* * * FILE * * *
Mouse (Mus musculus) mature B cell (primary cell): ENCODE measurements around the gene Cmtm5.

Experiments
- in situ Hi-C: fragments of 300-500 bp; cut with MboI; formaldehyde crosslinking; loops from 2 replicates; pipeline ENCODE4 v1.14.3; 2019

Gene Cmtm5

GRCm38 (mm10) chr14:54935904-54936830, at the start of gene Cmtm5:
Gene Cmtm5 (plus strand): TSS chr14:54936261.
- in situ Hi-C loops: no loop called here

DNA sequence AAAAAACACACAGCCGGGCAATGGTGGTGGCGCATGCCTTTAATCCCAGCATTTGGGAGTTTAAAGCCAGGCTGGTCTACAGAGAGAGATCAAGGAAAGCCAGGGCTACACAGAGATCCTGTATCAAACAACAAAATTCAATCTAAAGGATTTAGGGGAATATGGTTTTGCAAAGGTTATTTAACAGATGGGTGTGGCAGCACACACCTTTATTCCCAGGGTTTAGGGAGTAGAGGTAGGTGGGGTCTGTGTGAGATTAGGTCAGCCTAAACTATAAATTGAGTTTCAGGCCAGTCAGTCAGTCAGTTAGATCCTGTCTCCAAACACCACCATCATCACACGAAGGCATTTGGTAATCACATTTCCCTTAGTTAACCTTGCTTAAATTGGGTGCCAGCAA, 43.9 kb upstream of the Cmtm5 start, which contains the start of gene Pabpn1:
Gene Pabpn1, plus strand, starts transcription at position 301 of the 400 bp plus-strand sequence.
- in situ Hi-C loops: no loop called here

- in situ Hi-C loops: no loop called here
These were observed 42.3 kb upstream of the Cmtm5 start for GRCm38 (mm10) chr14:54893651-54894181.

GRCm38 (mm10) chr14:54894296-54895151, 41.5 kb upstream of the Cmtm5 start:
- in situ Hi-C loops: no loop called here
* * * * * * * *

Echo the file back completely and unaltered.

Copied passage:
Mouse (Mus musculus) mature B cell (primary cell): ENCODE measurements around the gene Cmtm5.

Experiments
- in situ Hi-C: fragments of 300-500 bp; cut with MboI; formaldehyde crosslinking; loops from 2 replicates; pipeline ENCODE4 v1.14.3; 2019

Gene Cmtm5

GRCm38 (mm10) chr14:54935904-54936830, at the start of gene Cmtm5:
Gene Cmtm5 (plus strand): TSS chr14:54936261.
- in situ Hi-C loops: no loop called here

DNA sequence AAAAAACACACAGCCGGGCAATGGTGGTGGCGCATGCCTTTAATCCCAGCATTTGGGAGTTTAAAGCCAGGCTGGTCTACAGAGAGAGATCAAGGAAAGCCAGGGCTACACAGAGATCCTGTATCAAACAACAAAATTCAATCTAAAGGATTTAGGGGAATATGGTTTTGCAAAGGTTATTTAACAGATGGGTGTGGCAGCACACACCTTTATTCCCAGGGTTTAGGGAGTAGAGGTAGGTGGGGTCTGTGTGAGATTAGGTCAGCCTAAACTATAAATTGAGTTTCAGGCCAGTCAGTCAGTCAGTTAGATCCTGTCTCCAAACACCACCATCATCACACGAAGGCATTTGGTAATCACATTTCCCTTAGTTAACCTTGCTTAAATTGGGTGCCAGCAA, 43.9 kb upstream of the Cmtm5 start, which contains the start of gene Pabpn1:
Gene Pabpn1, plus strand, starts transcription at position 301 of the 400 bp plus-strand sequence.
- in situ Hi-C loops: no loop called here

- in situ Hi-C loops: no loop called here
These were observed 42.3 kb upstream of the Cmtm5 start for GRCm38 (mm10) chr14:54893651-54894181.

GRCm38 (mm10) chr14:54894296-54895151, 41.5 kb upstream of the Cmtm5 start:
- in situ Hi-C loops: no loop called here